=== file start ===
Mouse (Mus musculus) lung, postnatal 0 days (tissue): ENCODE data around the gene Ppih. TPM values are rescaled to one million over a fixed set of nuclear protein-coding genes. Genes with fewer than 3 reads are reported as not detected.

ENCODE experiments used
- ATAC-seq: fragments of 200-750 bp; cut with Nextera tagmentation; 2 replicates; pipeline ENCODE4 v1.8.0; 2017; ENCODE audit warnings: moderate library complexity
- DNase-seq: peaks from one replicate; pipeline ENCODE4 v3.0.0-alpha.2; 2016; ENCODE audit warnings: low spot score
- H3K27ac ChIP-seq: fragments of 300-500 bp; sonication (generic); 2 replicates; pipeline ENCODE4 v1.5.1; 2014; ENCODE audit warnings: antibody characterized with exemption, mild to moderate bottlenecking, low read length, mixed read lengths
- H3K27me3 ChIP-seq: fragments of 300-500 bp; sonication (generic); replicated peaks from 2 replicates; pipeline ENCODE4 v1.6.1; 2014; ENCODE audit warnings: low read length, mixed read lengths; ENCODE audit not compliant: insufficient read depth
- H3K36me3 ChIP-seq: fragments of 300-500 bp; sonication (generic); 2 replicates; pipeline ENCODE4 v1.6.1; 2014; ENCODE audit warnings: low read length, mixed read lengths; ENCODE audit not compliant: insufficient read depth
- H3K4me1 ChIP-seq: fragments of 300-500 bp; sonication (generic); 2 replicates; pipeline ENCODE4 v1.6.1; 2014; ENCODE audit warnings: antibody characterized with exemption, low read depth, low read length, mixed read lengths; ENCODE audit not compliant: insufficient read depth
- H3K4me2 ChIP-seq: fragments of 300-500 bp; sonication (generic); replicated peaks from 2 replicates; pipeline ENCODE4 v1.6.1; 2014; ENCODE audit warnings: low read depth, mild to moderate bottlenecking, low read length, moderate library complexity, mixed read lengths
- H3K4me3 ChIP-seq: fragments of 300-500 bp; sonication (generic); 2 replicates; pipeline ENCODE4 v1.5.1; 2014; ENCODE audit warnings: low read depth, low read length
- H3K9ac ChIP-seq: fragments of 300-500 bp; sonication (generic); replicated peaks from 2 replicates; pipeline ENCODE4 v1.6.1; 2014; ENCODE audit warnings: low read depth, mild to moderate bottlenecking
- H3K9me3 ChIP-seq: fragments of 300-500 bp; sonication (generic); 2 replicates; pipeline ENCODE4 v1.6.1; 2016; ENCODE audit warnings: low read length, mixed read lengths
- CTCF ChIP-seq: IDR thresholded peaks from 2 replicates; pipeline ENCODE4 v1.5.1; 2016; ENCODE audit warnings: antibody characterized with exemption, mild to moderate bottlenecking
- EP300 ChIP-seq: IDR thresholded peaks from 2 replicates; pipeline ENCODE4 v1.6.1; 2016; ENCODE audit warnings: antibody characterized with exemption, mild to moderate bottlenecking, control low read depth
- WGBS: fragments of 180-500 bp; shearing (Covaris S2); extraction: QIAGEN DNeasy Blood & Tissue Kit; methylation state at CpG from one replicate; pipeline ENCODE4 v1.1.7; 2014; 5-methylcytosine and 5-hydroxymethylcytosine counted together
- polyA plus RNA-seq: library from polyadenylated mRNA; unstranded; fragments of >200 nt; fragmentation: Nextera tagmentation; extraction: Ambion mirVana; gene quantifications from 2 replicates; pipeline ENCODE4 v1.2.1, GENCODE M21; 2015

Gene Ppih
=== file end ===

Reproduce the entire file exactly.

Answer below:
Mouse (Mus musculus) lung, postnatal 0 days (tissue): ENCODE data around the gene Ppih. TPM values are rescaled to one million over a fixed set of nuclear protein-coding genes. Genes with fewer than 3 reads are reported as not detected.

ENCODE experiments used
- ATAC-seq: fragments of 200-750 bp; cut with Nextera tagmentation; 2 replicates; pipeline ENCODE4 v1.8.0; 2017; ENCODE audit warnings: moderate library complexity
- DNase-seq: peaks from one replicate; pipeline ENCODE4 v3.0.0-alpha.2; 2016; ENCODE audit warnings: low spot score
- H3K27ac ChIP-seq: fragments of 300-500 bp; sonication (generic); 2 replicates; pipeline ENCODE4 v1.5.1; 2014; ENCODE audit warnings: antibody characterized with exemption, mild to moderate bottlenecking, low read length, mixed read lengths
- H3K27me3 ChIP-seq: fragments of 300-500 bp; sonication (generic); replicated peaks from 2 replicates; pipeline ENCODE4 v1.6.1; 2014; ENCODE audit warnings: low read length, mixed read lengths; ENCODE audit not compliant: insufficient read depth
- H3K36me3 ChIP-seq: fragments of 300-500 bp; sonication (generic); 2 replicates; pipeline ENCODE4 v1.6.1; 2014; ENCODE audit warnings: low read length, mixed read lengths; ENCODE audit not compliant: insufficient read depth
- H3K4me1 ChIP-seq: fragments of 300-500 bp; sonication (generic); 2 replicates; pipeline ENCODE4 v1.6.1; 2014; ENCODE audit warnings: antibody characterized with exemption, low read depth, low read length, mixed read lengths; ENCODE audit not compliant: insufficient read depth
- H3K4me2 ChIP-seq: fragments of 300-500 bp; sonication (generic); replicated peaks from 2 replicates; pipeline ENCODE4 v1.6.1; 2014; ENCODE audit warnings: low read depth, mild to moderate bottlenecking, low read length, moderate library complexity, mixed read lengths
- H3K4me3 ChIP-seq: fragments of 300-500 bp; sonication (generic); 2 replicates; pipeline ENCODE4 v1.5.1; 2014; ENCODE audit warnings: low read depth, low read length
- H3K9ac ChIP-seq: fragments of 300-500 bp; sonication (generic); replicated peaks from 2 replicates; pipeline ENCODE4 v1.6.1; 2014; ENCODE audit warnings: low read depth, mild to moderate bottlenecking
- H3K9me3 ChIP-seq: fragments of 300-500 bp; sonication (generic); 2 replicates; pipeline ENCODE4 v1.6.1; 2016; ENCODE audit warnings: low read length, mixed read lengths
- CTCF ChIP-seq: IDR thresholded peaks from 2 replicates; pipeline ENCODE4 v1.5.1; 2016; ENCODE audit warnings: antibody characterized with exemption, mild to moderate bottlenecking
- EP300 ChIP-seq: IDR thresholded peaks from 2 replicates; pipeline ENCODE4 v1.6.1; 2016; ENCODE audit warnings: antibody characterized with exemption, mild to moderate bottlenecking, control low read depth
- WGBS: fragments of 180-500 bp; shearing (Covaris S2); extraction: QIAGEN DNeasy Blood & Tissue Kit; methylation state at CpG from one replicate; pipeline ENCODE4 v1.1.7; 2014; 5-methylcytosine and 5-hydroxymethylcytosine counted together
- polyA plus RNA-seq: library from polyadenylated mRNA; unstranded; fragments of >200 nt; fragmentation: Nextera tagmentation; extraction: Ambion mirVana; gene quantifications from 2 replicates; pipeline ENCODE4 v1.2.1, GENCODE M21; 2015

Gene Ppih